Every tie rod has its own ball joint with a ball and socket. There’s also a heavy-duty stud that fits into the secures it to the steering system. As these components continue to wear out, the popping noise can worsen into clunking.
At this point, it’s a severe safety risk as the tie rod could break. If it does, you’ll completely lose steering control, and the wheel itself could come off while you’re traveling at a dangerous speed!
How to Diagnose Bad Tie Rods and Ball Joints
Popping and clunking noises when turning are just two audible symptoms of bad tie rods and/or ball joints. You’ll likely also notice a lot of play in the steering and alignment issues, which might lead to excessive uneven tire wear.
You can use the following steps to get a better idea of just how bad the tie rods and ball joints are.
If the tie rods and ball joints are in good condition, they should be rock-solid, and you shouldn’t be able to move the wheel more than a few millimeters. If the wheel moves an inch or more, making clunking noises or feeling loose when manipulated, you likely have bad tie rods and ball joints causing the popping noise.
How to Fix Bad Tie Rods and Ball Joints
Unfortunately, there’s no quick fix for bad tie rods and ball joints. If you have play in the wheel when you jack it up, and the car makes a popping or clunking noise when you turn a corner, the entire tie rod and ball joint assembly will need to be replaced. This usually also means replacing the entire control arm. You might also need to replace some suspension system components.
There’s an obvious temptation to try to tackle a job like this yourself. Yes, if you are capable of it, you can save an enormous amount of money in labor time. However, you’ll likely also be tempted to skimp on things like replacing the suspension components, which could come back to haunt you later when you need to pay a mechanic to update the suspension a few months later.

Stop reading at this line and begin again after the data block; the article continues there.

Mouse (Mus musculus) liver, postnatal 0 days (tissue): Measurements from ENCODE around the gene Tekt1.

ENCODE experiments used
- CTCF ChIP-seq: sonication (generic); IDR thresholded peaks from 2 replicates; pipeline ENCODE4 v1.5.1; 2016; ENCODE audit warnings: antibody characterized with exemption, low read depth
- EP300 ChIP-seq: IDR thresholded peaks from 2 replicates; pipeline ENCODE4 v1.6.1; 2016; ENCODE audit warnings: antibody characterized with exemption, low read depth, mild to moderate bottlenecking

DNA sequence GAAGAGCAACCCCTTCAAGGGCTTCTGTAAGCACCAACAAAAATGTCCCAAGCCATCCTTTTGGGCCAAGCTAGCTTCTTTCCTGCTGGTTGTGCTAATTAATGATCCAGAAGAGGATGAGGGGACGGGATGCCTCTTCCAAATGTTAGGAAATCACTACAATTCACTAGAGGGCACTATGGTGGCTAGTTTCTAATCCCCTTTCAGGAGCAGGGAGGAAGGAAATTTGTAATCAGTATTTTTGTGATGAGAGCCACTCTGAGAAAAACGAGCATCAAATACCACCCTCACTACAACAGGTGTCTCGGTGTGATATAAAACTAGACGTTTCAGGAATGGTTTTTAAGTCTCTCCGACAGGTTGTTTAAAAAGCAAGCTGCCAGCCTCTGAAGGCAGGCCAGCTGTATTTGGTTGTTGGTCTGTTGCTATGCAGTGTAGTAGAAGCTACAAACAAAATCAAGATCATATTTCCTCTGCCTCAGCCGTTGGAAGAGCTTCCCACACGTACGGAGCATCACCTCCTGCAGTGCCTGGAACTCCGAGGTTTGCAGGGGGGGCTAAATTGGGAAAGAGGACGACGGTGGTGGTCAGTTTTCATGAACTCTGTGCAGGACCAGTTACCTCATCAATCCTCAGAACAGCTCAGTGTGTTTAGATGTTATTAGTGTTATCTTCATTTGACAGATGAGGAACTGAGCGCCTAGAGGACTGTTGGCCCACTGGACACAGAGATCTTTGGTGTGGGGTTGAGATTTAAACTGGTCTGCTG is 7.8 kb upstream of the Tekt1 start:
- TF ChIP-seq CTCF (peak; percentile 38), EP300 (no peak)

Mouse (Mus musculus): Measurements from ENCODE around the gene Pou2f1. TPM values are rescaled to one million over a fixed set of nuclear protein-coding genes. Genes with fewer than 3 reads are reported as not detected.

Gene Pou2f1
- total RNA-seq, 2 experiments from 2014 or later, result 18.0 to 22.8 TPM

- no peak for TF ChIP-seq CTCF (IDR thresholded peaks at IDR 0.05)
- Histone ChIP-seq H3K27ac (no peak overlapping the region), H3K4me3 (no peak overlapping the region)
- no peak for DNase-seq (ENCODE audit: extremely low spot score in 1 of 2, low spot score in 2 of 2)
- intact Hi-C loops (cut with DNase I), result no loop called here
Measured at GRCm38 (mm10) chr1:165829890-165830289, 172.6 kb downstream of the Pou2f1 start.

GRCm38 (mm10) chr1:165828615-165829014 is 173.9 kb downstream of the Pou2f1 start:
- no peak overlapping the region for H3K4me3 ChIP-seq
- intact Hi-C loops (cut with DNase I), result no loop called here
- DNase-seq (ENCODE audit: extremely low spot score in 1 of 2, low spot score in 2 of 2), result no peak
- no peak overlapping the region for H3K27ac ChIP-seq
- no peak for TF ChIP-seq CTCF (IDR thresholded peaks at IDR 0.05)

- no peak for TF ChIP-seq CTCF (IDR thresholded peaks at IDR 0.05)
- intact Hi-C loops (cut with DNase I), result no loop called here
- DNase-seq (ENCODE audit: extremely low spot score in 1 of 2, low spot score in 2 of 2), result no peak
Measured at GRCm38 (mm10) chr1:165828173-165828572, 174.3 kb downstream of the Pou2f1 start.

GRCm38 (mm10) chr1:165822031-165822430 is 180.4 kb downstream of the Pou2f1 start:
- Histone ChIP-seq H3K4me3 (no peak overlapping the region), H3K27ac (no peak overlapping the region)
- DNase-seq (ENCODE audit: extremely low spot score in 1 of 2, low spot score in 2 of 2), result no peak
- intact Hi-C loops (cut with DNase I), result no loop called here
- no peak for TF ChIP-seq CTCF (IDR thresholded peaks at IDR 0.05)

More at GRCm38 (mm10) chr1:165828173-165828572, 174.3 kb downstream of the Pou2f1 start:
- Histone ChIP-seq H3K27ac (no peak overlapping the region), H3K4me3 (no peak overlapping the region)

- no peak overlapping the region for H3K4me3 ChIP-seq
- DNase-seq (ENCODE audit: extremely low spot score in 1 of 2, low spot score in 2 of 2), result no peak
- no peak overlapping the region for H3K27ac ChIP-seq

If you feel you can replace your ball joints, tie rods, and other affected/rusty components, it will save you money. However, if you feel it’s out of your depth or there’s a lot of rust in the way, the wise move, in the long run, might just be to take it to a mechanic. It’s usually wise to do both front tie rods, even if the other one isn’t yet giving you trouble.
The parts cost for just new tie rods and ball joints can range from $75 to $150.
The labor cost to have a mechanic install it can range wildly depending on how much rust there is and if other components like the control arm and the suspension system need total replacement.
If it’s just the tie rods and ball joints, the basic labor cost will add another $120 to $200 to the final repair bill.
7. A Problem with the Rear Differential
If you hear a popping, grinding, or repetitive clunking noise coming from the back wheels, chances are good you have a problem with the rear differential. In a case like this, it’s usually a problem with backlash in the normally tight pinion gears or worn-out differential-case bearings.